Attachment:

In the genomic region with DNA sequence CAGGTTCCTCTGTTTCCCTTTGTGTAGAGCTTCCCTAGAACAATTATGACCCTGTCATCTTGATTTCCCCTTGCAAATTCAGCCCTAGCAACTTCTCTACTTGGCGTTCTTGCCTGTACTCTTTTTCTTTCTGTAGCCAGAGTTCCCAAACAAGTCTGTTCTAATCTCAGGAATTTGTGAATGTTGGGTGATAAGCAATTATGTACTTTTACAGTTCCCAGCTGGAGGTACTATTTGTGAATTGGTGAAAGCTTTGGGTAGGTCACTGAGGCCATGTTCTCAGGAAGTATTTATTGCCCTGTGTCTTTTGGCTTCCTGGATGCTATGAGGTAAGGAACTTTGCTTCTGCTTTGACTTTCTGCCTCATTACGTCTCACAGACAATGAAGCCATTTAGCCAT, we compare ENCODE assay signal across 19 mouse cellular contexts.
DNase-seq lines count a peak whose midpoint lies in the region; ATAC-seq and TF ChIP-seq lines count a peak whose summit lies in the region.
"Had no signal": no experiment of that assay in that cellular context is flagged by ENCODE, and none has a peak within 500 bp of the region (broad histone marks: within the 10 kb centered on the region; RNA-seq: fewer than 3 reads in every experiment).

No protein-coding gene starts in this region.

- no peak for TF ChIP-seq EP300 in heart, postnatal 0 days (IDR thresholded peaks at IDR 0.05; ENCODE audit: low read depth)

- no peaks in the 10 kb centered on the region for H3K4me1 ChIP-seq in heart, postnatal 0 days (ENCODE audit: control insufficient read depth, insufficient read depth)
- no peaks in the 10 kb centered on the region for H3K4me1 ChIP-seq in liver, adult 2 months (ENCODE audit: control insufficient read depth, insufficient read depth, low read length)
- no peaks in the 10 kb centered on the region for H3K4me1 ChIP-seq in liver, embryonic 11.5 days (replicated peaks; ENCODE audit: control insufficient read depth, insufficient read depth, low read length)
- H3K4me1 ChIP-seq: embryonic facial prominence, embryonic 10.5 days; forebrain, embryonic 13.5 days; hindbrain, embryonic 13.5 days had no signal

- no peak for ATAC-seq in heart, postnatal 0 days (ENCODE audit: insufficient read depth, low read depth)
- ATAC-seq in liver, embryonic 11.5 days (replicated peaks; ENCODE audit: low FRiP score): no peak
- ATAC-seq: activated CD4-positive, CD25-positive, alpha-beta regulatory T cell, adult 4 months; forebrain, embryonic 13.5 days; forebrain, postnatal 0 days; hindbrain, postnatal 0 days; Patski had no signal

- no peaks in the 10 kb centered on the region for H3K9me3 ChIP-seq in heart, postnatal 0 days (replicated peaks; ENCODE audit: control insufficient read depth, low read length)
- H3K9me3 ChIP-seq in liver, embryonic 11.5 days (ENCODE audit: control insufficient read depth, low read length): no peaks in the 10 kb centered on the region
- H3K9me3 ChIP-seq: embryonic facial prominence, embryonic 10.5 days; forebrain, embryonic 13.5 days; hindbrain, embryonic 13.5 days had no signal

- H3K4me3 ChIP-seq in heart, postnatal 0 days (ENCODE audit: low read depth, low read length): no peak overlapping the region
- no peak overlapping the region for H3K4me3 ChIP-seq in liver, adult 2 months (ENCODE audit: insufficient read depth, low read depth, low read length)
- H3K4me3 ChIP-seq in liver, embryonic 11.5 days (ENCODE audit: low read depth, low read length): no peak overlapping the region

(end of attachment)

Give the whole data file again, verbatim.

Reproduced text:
In the genomic region with DNA sequence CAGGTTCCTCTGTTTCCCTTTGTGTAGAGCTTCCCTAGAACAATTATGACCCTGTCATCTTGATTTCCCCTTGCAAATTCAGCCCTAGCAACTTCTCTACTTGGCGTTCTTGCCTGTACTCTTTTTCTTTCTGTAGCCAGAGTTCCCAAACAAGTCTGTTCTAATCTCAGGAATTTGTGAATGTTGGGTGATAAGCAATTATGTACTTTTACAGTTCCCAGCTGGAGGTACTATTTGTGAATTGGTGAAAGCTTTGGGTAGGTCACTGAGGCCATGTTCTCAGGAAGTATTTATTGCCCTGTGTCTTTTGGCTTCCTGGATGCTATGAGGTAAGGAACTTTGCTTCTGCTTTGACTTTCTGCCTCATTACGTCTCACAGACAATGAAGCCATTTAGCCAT, we compare ENCODE assay signal across 19 mouse cellular contexts.
DNase-seq lines count a peak whose midpoint lies in the region; ATAC-seq and TF ChIP-seq lines count a peak whose summit lies in the region.
"Had no signal": no experiment of that assay in that cellular context is flagged by ENCODE, and none has a peak within 500 bp of the region (broad histone marks: within the 10 kb centered on the region; RNA-seq: fewer than 3 reads in every experiment).

No protein-coding gene starts in this region.

- no peak for TF ChIP-seq EP300 in heart, postnatal 0 days (IDR thresholded peaks at IDR 0.05; ENCODE audit: low read depth)

- no peaks in the 10 kb centered on the region for H3K4me1 ChIP-seq in heart, postnatal 0 days (ENCODE audit: control insufficient read depth, insufficient read depth)
- no peaks in the 10 kb centered on the region for H3K4me1 ChIP-seq in liver, adult 2 months (ENCODE audit: control insufficient read depth, insufficient read depth, low read length)
- no peaks in the 10 kb centered on the region for H3K4me1 ChIP-seq in liver, embryonic 11.5 days (replicated peaks; ENCODE audit: control insufficient read depth, insufficient read depth, low read length)
- H3K4me1 ChIP-seq: embryonic facial prominence, embryonic 10.5 days; forebrain, embryonic 13.5 days; hindbrain, embryonic 13.5 days had no signal

- no peak for ATAC-seq in heart, postnatal 0 days (ENCODE audit: insufficient read depth, low read depth)
- ATAC-seq in liver, embryonic 11.5 days (replicated peaks; ENCODE audit: low FRiP score): no peak
- ATAC-seq: activated CD4-positive, CD25-positive, alpha-beta regulatory T cell, adult 4 months; forebrain, embryonic 13.5 days; forebrain, postnatal 0 days; hindbrain, postnatal 0 days; Patski had no signal

- no peaks in the 10 kb centered on the region for H3K9me3 ChIP-seq in heart, postnatal 0 days (replicated peaks; ENCODE audit: control insufficient read depth, low read length)
- H3K9me3 ChIP-seq in liver, embryonic 11.5 days (ENCODE audit: control insufficient read depth, low read length): no peaks in the 10 kb centered on the region
- H3K9me3 ChIP-seq: embryonic facial prominence, embryonic 10.5 days; forebrain, embryonic 13.5 days; hindbrain, embryonic 13.5 days had no signal

- H3K4me3 ChIP-seq in heart, postnatal 0 days (ENCODE audit: low read depth, low read length): no peak overlapping the region
- no peak overlapping the region for H3K4me3 ChIP-seq in liver, adult 2 months (ENCODE audit: insufficient read depth, low read depth, low read length)
- H3K4me3 ChIP-seq in liver, embryonic 11.5 days (ENCODE audit: low read depth, low read length): no peak overlapping the region